Like when the US realised that they had to ground the systems. They ended up sticking one leg into the ground to ground the transformer (AKA corner-grounded B phase) to protect equipment.

I hate the European plugs as they don't feel secure in the socket. Our plugs look and feel somewhat over-engineered and bulky though.
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Offline HackedFridgeMagnet

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Re: Why switch always placed on line not on neutral, 2 pin plug
« Reply #8 on: March 29, 2016, 08:48:02 pm »
I think Australia's is a good design.  New Zealand and China use it too.
Except when you are trying to plug into a socket and you can't see what you're doing (too dark, behind some furniture) - that's were the new insulated prong standards are a much safer idea! :-+

(At least on some sockets) the earth pin on the socket is slightly indented so you can fiddle around in the dark to get it in.
 

Offline Gyro

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Re: Why switch always placed on line not on neutral, 2 pin plug
« Reply #9 on: March 29, 2016, 09:04:15 pm »
In the Netherlands and Germany we have the same issue.
It is a symmetrical mains plug system, you can plug in backwards without noticing it.
For my audio equipment where the phase is sometimes important to be correct, I have placed red dot stickers on the sockets and plugs protected by clear nail polish.
I wish we had an assymetrical mains plug system but no way that is ever going to change. Learn to live with it  :(

Unfortunately it's never going to change until there is the political will to do something about it! The BS1363 plug was introduced in 1947 (yes, it is that old!  :o) following a government sanctioned study into future electrical safety. It can be changed, it's a matter of biting the bullet and getting on with it. Strangely introducing new unified standards is something that the EU ought to be quite good at!  :palm:
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Offline Alex Trofimov

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Re: Why switch always placed on line not on neutral, 2 pin plug
« Reply #10 on: March 29, 2016, 09:41:19 pm »
In Russia I've never seen polarized wall sockets (but they should exist in theory...) So, it's a proper practice to switch both sides.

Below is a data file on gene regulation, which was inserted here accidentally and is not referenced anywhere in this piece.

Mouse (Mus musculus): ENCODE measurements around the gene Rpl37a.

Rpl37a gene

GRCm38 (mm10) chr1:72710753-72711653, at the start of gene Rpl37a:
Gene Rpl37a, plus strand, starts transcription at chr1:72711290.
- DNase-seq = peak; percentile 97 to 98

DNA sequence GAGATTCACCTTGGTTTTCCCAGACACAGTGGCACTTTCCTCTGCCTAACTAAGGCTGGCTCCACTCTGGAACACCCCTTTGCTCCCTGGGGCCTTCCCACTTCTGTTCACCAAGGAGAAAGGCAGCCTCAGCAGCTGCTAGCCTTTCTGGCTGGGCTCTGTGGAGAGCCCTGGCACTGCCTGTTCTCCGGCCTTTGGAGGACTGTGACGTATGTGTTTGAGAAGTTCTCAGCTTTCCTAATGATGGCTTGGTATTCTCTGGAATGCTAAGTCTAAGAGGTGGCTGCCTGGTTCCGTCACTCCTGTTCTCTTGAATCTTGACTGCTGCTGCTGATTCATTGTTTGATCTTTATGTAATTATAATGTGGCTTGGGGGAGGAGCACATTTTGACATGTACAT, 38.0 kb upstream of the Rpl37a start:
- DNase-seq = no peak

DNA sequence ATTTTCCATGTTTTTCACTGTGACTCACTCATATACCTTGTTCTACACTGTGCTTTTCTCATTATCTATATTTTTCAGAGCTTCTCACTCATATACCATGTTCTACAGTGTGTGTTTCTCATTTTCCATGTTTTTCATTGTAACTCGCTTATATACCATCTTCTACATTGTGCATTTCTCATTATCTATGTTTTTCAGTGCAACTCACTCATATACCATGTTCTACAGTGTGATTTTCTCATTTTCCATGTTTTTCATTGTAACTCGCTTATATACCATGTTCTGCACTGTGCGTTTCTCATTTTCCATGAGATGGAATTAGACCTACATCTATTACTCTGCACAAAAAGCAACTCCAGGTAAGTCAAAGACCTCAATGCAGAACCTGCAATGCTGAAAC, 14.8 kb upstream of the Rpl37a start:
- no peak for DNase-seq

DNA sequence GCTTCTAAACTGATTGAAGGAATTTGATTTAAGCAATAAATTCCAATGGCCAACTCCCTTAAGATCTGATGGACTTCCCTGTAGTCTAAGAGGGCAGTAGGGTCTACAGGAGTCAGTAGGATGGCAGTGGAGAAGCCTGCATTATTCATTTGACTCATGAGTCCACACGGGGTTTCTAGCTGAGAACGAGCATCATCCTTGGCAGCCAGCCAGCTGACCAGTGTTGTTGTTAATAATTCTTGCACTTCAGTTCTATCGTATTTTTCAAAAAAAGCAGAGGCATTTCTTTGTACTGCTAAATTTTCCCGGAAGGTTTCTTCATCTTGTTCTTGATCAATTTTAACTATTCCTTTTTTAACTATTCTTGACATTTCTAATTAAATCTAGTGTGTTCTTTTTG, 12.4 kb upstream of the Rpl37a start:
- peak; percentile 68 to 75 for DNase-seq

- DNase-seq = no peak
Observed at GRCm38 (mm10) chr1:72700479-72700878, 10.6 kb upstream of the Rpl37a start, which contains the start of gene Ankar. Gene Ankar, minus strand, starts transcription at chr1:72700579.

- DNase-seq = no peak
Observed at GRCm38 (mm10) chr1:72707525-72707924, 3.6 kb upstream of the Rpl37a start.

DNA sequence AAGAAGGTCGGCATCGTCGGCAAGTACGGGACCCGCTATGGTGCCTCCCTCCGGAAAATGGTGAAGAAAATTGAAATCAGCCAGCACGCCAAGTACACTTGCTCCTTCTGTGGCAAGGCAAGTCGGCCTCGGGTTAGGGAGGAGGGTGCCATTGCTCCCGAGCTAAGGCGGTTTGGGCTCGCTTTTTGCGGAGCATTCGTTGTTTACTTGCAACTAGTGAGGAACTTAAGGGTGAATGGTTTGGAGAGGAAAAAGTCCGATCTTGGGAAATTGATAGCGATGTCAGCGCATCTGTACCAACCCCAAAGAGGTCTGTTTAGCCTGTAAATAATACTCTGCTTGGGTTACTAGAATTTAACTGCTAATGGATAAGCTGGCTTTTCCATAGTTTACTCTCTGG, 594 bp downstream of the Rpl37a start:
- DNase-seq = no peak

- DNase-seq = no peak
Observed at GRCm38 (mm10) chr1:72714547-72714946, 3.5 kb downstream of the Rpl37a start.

UPD: It's a good practice in any case. :-)
 

Offline Kjelt

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Re: Why switch always placed on line not on neutral, 2 pin plug
« Reply #11 on: March 29, 2016, 09:49:13 pm »
Unfortunately it's never going to change until there is the political will to do something about it! The BS1363 plug was introduced in 1947 (yes, it is that old!  :o) following a government sanctioned study into future electrical safety.
I personally (no offense) find that plug let's say it friendly a bit over the top. It looks like it is made to handle 5kV and 100's of amps :)
Then what I sometimes encounter is that the fuse is also inside that plug, very weird and expensive.
But I agree it does not have our problem.
Is there also a version without groundpin? Is it the same dimension?

BTW that is the only positive I can find on our system, an flat unearthed plug can be put in an earthed wallsocket, unfortunately the opposite that should not be possible is also possible an earthed plug in an un-earthed wallsocket  :-[  The whole theory behind this was that only rooms that have a potential electrical safety issue like stone floors, kitchen etc. have earthed sockets and for instance bedrooms have unearthed sockets. However that rule changed tens of years back and modern houses have earthed sockets everywhere , however DIY enthousiasts do often not know the rules making it unsafe in some situations.
 

Offline Brutte

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Re: Why switch always placed on line not on neutral, 2 pin plug
« Reply #12 on: March 29, 2016, 09:52:11 pm »
Why would you want to rely on the location of the neutral (N) wire in a design?
From AC point of view opening the circuit can be made at any location to stop the current flow. From safety point of view, it is tempting to shield a device with that fixed neutral wire by using just two wires (live and neutral) for connection. However, you cannot combine both functions of neutral + protection (N+PE) in a device this way because in case of a N+PE wire failure and when the switch is closed (device is on), there would have been a mains voltage on the shield with current flowing through the circuit of the device. So single wire failure would have meant a lethal hazard.  :-- That is why we use live+neutral+protection (3 wires, L+N+PE) for safety.